CMS has been at the table for Colorado physicians

The months-long Division of Insurance (DOI) Colorado Option benefit design stakeholder process, which included 15 public meetings, two regulatory comment periods, and feedback from the Colorado Medical Society (CMS) and almost 100 other organizations statewide, is coming to an end. The DOI has released a second draft of the regulation defining the standardized plan and will be finalizing this regulation soon so it can go into effect by the start of 2022. 

Throughout this process, CMS has actively advocated for physicians and patients at all stakeholder meetings and by responding to questionnaires and submitting comments on the design of the standardized plan on Aug. 12, Oct. 7, and Oct. 20. CMS has emphasized the need for evidence-based benefit design to help incentivize high-value care and control costs through additional support for prevention and chronic disease management. 

The DOI has made important changes to the second draft of the regulation that incorporate some CMS suggestions, but outstanding issues remain that CMS believes will need to be addressed in the coming months and years. 

Highlights from the draft regulation include: 

  • The Colorado Option will utilize a mixture of copays and coinsurance, along with a number of pre-deductible services with no cost-sharing. 
  • The plan now includes primary care, mental health, behavioral health, treatment for substance use disorder, prenatal and postnatal services with $0 cost-sharing for all visits in the gold and silver plans and three visits of each kind in the bronze plan.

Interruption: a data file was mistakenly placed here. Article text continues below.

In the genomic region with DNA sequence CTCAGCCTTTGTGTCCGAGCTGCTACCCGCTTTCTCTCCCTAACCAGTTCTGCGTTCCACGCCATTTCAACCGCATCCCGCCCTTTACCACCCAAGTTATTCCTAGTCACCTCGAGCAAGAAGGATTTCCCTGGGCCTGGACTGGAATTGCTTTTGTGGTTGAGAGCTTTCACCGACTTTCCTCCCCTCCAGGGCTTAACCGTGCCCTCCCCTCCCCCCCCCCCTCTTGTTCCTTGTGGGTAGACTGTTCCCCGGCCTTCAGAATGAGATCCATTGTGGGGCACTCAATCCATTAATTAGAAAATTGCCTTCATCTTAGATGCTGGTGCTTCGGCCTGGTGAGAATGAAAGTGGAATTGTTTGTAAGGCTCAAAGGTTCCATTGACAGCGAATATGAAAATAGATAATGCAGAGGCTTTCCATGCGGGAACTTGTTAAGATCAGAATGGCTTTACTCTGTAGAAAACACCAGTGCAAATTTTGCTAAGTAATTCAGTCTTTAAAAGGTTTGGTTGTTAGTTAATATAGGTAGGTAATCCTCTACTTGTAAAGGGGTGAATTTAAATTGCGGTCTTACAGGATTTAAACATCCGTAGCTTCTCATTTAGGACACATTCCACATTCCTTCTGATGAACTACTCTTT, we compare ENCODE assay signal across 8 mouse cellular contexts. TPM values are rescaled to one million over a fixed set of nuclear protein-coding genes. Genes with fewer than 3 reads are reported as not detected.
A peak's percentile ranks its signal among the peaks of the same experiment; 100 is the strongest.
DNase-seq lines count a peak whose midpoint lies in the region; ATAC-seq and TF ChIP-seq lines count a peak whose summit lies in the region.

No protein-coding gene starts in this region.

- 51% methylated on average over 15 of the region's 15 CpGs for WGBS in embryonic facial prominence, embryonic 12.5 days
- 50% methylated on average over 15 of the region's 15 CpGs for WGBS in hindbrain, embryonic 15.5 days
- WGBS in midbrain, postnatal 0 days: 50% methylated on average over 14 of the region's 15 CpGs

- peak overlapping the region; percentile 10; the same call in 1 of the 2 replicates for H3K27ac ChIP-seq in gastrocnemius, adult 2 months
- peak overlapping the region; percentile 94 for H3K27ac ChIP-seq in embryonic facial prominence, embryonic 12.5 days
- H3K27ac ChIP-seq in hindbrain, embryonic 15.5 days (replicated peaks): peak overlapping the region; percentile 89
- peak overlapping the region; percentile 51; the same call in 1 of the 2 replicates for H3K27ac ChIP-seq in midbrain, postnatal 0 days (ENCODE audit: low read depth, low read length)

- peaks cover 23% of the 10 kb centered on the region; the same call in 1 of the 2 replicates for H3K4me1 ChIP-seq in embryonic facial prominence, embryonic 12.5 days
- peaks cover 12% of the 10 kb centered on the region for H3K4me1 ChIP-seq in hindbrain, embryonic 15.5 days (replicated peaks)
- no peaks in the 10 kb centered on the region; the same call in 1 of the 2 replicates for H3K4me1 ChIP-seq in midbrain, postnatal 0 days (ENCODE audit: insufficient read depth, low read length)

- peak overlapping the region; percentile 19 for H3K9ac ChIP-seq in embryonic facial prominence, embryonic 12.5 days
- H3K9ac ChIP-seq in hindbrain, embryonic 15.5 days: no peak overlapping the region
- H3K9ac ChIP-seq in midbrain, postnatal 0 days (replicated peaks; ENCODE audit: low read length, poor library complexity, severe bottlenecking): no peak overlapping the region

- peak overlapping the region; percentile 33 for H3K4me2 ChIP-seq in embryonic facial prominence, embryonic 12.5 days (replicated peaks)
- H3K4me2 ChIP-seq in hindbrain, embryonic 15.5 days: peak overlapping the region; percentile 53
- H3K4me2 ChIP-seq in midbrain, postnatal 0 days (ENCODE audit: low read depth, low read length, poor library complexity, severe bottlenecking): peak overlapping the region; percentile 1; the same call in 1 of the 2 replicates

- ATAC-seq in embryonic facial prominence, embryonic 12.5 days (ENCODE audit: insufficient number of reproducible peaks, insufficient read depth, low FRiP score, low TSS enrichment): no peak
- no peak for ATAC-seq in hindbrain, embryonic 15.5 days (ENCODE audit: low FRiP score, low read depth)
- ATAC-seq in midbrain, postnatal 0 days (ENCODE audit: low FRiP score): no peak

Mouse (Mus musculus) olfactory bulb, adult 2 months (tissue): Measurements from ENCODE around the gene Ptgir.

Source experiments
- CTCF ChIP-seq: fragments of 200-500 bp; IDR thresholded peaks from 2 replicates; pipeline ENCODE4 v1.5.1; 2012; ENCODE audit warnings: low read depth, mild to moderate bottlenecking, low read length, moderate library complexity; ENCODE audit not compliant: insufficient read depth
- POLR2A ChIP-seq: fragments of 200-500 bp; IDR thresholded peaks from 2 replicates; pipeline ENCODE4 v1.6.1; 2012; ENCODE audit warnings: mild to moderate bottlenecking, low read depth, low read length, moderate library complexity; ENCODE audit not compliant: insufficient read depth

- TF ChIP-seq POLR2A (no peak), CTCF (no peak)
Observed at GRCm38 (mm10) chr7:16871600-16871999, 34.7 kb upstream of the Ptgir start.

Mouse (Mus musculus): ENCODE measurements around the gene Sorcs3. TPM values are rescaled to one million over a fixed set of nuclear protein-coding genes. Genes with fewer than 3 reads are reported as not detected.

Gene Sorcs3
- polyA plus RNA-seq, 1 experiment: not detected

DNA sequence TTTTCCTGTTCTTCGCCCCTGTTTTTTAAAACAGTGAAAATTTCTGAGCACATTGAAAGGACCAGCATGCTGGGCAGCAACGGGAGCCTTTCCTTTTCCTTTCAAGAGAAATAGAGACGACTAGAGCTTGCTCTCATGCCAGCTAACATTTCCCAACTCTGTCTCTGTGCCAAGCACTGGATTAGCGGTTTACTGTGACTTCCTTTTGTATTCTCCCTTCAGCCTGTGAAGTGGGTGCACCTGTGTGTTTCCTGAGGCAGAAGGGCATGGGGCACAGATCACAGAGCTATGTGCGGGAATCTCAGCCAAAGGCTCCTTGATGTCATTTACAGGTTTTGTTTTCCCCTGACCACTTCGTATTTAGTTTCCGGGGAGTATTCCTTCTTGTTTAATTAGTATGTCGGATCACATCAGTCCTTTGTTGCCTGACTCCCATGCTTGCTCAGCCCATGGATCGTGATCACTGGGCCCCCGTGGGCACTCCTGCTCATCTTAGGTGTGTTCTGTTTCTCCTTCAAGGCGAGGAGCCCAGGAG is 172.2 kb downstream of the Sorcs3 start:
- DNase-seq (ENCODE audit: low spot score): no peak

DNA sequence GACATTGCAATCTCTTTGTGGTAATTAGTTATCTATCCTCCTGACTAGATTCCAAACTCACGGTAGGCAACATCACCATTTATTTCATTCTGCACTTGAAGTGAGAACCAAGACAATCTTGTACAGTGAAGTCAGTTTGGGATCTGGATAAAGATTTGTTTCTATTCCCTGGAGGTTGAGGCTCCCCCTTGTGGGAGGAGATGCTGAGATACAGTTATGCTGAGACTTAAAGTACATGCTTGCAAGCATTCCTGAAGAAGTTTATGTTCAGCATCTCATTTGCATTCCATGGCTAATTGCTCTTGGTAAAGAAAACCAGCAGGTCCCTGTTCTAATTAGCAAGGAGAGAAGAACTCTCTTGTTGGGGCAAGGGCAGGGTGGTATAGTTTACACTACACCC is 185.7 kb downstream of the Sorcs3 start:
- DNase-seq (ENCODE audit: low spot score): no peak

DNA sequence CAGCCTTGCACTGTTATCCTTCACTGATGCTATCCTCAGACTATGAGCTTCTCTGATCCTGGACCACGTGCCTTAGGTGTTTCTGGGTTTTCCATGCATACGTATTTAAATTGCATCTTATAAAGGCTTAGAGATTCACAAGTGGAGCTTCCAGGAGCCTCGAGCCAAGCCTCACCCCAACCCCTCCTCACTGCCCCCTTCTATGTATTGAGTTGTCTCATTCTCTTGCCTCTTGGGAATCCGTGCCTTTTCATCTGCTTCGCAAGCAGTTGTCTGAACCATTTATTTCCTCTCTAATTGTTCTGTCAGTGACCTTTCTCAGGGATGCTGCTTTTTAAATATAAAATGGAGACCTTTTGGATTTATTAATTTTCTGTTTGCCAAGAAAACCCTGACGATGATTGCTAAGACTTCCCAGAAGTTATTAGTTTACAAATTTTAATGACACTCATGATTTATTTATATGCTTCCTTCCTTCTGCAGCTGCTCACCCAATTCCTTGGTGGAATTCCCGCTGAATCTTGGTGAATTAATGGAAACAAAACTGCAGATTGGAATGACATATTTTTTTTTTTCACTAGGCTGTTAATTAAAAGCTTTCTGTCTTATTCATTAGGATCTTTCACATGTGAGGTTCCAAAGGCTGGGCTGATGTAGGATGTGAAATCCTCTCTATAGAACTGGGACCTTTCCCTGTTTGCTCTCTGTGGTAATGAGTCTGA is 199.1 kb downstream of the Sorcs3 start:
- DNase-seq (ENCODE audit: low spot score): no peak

• Win for patients and physicians: The gold and silver plans moved from three visits to unlimited visits with $0 cost-sharing for these services at the urging of CMS. These high-value services are often key to prevention, chronic disease management, and addressing health disparities. 
  • Copays for specialty care visits in the gold and silver plans ($50 and $80, respectively) and 50% coinsurance for these visits in the bronze plan. 
  • $0 cost-sharing for preventive drugs. 
  • The plan targets specific health disparities, including maternal and infant mortality, pre-diabetes and diabetes, and tobacco cessation. 

Throughout this process CMS has repeatedly emphasized a number of major points, including the need for better prevention and chronic disease management, focusing on health disparities and social determinants of health, and operationalizing value-based insurance design (VBID) principles to incentivize high-value care to meet patient needs. These elements are critical to ensuring quality of care and addressing drivers of heath care costs.   

CMS recommendations that have not been incorporated in the regulation include: 

  • Recognizing and facilitating all aspects of chronic disease management (not just primary care), including specialty care, drugs, labs, social supports, etc. 
  • Implementing VBID principles by varying cost-sharing within benefit categories (viewing value at the service level and not the category level). 
  • Encouraging the delivery of care at appropriate, high-value sites of service. 

CMS will continue to advocate for physicians and patients as the DOI completes the current rulemaking process (submitting a final comment letter by Nov. 12), implements the Colorado Option, and engages in ongoing efforts to refine the Colorado Option in the coming years.  

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